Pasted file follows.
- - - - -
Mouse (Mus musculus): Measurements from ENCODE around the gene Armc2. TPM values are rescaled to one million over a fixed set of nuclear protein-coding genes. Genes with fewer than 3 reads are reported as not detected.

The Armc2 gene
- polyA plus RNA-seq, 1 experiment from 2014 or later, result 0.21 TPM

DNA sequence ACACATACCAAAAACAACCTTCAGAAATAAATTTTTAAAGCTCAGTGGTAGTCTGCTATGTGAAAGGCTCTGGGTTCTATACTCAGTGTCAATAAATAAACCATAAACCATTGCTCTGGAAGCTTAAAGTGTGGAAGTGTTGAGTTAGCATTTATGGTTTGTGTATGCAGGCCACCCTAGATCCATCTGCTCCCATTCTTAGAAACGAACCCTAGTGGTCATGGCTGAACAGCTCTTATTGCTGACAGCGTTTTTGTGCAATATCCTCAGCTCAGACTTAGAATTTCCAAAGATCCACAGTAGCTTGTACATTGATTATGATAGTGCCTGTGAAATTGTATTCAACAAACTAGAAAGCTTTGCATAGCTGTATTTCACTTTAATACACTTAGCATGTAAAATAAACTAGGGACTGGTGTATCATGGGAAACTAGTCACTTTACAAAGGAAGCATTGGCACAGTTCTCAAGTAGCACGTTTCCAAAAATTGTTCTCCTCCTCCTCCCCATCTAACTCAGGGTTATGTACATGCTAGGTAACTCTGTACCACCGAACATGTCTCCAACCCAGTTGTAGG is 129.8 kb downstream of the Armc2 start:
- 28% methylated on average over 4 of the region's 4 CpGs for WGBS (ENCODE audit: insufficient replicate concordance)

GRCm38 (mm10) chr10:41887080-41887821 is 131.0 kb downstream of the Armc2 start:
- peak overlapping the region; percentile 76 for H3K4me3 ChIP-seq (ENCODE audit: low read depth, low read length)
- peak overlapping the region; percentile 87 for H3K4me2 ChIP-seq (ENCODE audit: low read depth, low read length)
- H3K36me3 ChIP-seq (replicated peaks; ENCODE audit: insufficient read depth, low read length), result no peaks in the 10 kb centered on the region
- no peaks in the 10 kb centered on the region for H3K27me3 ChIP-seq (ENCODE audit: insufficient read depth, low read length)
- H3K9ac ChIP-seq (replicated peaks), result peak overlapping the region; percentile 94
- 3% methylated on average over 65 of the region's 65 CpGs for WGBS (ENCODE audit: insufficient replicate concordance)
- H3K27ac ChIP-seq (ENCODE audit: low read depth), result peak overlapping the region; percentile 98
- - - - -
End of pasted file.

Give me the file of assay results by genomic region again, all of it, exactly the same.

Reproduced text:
Mouse (Mus musculus): Measurements from ENCODE around the gene Armc2. TPM values are rescaled to one million over a fixed set of nuclear protein-coding genes. Genes with fewer than 3 reads are reported as not detected.

The Armc2 gene
- polyA plus RNA-seq, 1 experiment from 2014 or later, result 0.21 TPM

DNA sequence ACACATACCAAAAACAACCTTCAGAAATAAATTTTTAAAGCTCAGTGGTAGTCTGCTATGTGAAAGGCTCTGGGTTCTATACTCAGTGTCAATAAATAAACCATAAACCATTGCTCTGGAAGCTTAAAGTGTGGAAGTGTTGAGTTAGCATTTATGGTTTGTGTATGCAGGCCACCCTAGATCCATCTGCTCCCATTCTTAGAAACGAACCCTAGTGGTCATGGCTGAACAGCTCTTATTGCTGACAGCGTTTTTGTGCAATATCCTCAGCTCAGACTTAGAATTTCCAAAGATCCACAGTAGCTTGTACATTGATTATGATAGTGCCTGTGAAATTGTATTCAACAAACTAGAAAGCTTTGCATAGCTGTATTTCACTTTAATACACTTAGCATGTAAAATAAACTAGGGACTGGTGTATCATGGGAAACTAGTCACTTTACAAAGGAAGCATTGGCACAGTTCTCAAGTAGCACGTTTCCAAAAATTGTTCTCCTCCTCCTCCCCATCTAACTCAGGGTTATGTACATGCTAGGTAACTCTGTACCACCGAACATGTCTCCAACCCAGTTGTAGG is 129.8 kb downstream of the Armc2 start:
- 28% methylated on average over 4 of the region's 4 CpGs for WGBS (ENCODE audit: insufficient replicate concordance)

GRCm38 (mm10) chr10:41887080-41887821 is 131.0 kb downstream of the Armc2 start:
- peak overlapping the region; percentile 76 for H3K4me3 ChIP-seq (ENCODE audit: low read depth, low read length)
- peak overlapping the region; percentile 87 for H3K4me2 ChIP-seq (ENCODE audit: low read depth, low read length)
- H3K36me3 ChIP-seq (replicated peaks; ENCODE audit: insufficient read depth, low read length), result no peaks in the 10 kb centered on the region
- no peaks in the 10 kb centered on the region for H3K27me3 ChIP-seq (ENCODE audit: insufficient read depth, low read length)
- H3K9ac ChIP-seq (replicated peaks), result peak overlapping the region; percentile 94
- 3% methylated on average over 65 of the region's 65 CpGs for WGBS (ENCODE audit: insufficient replicate concordance)
- H3K27ac ChIP-seq (ENCODE audit: low read depth), result peak overlapping the region; percentile 98